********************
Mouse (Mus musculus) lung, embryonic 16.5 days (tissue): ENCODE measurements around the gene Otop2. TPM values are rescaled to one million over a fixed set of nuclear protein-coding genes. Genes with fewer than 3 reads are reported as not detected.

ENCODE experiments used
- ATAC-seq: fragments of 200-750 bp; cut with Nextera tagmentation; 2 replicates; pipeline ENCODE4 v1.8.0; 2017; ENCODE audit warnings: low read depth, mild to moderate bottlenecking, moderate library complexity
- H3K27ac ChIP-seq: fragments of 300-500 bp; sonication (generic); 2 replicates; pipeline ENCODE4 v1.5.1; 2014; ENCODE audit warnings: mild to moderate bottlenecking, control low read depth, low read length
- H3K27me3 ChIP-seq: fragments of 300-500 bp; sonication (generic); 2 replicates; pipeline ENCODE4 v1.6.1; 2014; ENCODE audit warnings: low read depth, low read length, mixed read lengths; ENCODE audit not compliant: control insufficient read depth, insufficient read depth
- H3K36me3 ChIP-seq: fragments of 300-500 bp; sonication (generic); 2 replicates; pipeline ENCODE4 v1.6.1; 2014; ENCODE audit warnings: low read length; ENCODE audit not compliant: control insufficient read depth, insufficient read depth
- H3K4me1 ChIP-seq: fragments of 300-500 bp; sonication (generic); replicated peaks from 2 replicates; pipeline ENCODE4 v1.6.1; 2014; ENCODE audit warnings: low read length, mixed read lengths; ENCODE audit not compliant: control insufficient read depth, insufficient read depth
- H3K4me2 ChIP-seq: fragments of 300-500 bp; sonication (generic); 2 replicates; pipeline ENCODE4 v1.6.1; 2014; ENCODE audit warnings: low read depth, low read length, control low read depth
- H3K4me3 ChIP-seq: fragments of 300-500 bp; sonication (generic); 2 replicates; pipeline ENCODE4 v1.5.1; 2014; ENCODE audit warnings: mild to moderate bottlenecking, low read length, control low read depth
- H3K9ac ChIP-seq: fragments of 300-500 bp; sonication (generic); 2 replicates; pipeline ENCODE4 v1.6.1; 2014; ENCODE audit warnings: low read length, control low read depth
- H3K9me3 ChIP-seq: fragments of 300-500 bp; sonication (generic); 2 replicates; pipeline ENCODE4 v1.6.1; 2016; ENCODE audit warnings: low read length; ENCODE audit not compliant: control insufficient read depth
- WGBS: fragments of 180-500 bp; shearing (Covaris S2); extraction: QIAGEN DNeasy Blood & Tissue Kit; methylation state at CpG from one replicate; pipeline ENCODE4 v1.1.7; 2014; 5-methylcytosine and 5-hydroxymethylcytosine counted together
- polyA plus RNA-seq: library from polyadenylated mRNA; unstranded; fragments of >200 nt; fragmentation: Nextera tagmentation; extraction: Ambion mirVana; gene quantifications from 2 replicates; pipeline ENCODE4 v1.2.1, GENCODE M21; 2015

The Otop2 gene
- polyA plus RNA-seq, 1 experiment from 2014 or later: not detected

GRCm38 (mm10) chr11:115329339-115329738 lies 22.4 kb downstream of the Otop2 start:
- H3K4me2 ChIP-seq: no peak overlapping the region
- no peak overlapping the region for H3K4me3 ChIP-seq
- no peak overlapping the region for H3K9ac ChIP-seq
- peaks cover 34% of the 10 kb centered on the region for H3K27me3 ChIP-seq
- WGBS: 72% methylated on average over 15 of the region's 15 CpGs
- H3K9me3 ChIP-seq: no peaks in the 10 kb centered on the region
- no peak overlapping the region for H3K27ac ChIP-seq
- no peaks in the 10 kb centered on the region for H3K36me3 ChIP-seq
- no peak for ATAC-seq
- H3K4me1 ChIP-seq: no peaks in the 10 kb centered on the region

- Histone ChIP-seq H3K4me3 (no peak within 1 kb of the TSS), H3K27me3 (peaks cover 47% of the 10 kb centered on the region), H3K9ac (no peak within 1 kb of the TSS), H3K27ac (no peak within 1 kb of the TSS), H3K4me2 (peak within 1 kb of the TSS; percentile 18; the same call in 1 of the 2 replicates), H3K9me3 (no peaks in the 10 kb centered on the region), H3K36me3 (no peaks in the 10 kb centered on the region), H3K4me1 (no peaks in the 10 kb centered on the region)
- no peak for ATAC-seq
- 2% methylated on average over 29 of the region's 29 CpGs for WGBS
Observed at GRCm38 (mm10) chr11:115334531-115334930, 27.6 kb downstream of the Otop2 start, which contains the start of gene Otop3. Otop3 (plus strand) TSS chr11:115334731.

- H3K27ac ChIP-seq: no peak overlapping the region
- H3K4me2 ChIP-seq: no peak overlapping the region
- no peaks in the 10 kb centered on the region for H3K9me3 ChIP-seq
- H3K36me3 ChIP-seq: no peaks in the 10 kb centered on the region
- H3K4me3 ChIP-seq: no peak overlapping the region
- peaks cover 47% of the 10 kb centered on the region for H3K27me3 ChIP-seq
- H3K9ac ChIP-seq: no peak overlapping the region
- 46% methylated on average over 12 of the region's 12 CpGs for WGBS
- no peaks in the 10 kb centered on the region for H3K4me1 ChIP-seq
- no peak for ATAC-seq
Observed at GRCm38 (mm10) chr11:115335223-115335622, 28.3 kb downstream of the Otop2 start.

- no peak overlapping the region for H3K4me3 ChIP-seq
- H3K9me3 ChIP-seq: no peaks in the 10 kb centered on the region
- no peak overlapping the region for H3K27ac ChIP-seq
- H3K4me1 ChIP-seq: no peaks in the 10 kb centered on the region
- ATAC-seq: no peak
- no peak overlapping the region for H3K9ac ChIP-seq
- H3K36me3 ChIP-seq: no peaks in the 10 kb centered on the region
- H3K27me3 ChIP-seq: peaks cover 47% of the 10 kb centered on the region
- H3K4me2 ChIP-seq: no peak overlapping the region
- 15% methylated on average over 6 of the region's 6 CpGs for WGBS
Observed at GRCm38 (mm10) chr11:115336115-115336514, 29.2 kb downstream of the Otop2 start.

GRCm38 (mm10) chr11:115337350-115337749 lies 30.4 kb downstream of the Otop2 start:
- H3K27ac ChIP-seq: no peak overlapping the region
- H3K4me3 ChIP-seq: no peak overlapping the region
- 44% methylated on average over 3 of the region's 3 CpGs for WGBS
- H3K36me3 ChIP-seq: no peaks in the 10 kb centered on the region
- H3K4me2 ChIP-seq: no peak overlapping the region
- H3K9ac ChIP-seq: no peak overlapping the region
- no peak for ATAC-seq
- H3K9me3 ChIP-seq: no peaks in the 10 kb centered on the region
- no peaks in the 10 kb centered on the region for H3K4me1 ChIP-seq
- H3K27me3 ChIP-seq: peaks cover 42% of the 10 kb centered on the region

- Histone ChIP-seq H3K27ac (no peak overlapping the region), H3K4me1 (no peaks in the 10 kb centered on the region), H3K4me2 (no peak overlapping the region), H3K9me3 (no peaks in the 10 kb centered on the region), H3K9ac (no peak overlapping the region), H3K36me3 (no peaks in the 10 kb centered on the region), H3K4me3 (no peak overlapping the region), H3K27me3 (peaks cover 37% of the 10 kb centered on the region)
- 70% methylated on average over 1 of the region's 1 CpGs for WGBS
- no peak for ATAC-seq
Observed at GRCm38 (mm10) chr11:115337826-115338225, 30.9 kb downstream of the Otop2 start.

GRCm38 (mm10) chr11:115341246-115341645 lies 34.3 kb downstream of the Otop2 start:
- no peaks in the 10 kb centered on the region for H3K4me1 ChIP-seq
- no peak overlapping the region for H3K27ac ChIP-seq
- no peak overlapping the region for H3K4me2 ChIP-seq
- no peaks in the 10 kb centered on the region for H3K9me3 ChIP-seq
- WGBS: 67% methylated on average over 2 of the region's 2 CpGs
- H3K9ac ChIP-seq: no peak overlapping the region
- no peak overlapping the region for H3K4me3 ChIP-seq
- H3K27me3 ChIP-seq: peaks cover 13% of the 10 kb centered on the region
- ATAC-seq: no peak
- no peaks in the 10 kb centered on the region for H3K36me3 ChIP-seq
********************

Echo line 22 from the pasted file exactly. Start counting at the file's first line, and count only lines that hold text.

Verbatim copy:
- H3K9me3 ChIP-seq: no peaks in the 10 kb centered on the region